credits: Ganesh Subramaniam, studied at Bengaluru, Karnataka, India,originally from quora
Yes, the Universe is expanding – or to be precise, space is stretching – and has been ever since the moment it was born – which, according to available evidence, is ~13.80 billion years. “Time” as we know it, is not expanding or stretching. Physicists have measured the speed of the universe’s expansion in various ways; for example, looking at distant exploding stars. They have measured how fast they are moving away, swept along with the expansion of space, by seeing how much their light is “redshifted“. By estimating their distances, – using various methods including how bright they appear to be – and with both their speed and distance scientists have calculated how fast the Universe is expanding.
“Planck” was a space observatory operated by the European Space Agency from 2009 to 2013, which mapped the anisotropies of the cosmic microwave background at microwave and infra-red frequencies, with high sensitivity and small angular resolution The farther away you go, the faster the Universe expands, and what Planck found is that the Universe is getting bigger at a rate of 67.3 kilometers per second per megaparsec. That means that if you look at a galaxy one megaparsec away, it appears to be moving away from you at 67.3 km/sec. A galaxy two megaparsecs away would recede at twice that speed, 134.6 km/sec, and so on. This is known as the Hubble constant.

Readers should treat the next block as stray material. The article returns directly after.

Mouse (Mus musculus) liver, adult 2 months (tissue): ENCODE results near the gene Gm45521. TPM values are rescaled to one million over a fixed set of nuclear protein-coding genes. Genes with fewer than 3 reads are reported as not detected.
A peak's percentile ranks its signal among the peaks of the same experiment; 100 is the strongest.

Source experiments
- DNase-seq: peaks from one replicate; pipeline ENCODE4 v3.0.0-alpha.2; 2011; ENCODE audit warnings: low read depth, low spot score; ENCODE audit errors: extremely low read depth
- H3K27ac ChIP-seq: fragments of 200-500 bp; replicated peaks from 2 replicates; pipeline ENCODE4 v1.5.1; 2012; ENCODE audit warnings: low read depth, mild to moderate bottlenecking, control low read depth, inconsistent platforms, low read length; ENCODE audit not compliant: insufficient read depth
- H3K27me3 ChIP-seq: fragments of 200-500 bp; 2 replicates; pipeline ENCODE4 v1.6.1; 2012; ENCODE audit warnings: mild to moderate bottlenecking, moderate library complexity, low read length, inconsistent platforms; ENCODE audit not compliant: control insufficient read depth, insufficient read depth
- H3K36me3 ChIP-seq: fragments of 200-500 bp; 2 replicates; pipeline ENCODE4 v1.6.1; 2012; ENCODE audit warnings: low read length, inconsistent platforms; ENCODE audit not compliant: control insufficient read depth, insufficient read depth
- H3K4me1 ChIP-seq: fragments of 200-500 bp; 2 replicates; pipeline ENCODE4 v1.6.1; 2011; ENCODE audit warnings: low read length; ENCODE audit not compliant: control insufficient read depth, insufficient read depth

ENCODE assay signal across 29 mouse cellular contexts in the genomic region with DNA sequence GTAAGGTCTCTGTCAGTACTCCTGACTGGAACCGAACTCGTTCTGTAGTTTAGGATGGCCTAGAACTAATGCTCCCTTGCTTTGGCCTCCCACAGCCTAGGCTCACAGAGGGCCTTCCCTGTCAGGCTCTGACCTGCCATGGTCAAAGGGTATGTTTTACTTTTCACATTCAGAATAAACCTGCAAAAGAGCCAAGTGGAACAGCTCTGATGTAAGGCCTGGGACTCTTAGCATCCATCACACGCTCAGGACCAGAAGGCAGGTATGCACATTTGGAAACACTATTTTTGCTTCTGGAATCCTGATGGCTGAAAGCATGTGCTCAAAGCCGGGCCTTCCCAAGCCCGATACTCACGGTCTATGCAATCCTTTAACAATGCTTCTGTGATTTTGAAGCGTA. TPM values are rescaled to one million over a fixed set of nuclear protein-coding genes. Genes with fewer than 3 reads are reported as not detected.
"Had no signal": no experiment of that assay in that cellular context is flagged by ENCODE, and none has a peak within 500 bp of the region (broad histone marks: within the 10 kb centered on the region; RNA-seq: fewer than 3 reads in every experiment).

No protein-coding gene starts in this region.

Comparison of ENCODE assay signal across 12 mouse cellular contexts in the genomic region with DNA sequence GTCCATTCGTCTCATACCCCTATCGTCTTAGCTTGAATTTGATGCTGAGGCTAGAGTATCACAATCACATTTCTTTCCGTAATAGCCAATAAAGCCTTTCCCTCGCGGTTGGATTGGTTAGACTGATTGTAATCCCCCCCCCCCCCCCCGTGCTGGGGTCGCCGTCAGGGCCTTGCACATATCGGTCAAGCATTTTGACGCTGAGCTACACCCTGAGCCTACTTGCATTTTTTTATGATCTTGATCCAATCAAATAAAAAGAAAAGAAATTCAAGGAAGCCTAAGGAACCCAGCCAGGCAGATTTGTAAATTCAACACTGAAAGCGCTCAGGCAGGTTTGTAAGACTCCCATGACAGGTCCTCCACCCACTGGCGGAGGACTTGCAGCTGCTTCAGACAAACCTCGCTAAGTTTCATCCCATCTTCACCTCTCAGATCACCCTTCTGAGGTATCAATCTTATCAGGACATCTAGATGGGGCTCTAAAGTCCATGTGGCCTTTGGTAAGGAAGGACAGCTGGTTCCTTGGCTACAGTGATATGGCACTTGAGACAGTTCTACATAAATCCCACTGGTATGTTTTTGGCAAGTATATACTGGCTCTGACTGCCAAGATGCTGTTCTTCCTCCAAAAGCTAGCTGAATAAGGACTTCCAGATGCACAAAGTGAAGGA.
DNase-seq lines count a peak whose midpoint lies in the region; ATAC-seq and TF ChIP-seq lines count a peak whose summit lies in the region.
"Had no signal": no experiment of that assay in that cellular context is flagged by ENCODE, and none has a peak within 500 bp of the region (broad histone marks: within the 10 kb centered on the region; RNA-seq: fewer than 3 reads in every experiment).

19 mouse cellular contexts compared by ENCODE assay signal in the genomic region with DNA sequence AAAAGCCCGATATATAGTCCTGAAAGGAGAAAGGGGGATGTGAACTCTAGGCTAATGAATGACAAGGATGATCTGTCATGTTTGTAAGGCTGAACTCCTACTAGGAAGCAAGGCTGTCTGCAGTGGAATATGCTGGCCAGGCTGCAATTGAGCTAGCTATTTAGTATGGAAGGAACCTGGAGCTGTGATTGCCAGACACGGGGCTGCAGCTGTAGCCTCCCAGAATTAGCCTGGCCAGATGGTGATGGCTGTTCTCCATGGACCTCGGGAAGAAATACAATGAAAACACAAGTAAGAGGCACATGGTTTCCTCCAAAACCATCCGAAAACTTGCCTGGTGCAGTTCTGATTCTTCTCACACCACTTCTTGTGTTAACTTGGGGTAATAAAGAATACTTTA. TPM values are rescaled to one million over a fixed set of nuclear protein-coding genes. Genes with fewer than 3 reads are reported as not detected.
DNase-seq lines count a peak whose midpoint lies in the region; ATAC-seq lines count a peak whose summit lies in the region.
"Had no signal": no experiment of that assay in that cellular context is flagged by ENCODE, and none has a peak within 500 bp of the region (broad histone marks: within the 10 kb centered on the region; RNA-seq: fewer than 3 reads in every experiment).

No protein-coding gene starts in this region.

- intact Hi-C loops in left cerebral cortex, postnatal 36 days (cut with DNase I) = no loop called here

Various methods have been used to measure it for the past century, and some of the best found it to be about 74.2 km/s/Mega parsec. Planck’s measurement is smaller, so the Universe appears to be expanding a little more slowly than what scientists had thought. Part of the reason the number is smaller from Planck is that it looked at light that was much older, and so arrived from farther away, and they extrapolated forward in time to see how fast the Universe is growing. Other measurements use light from objects that are closer, and so the scientists extrapolated it backwards.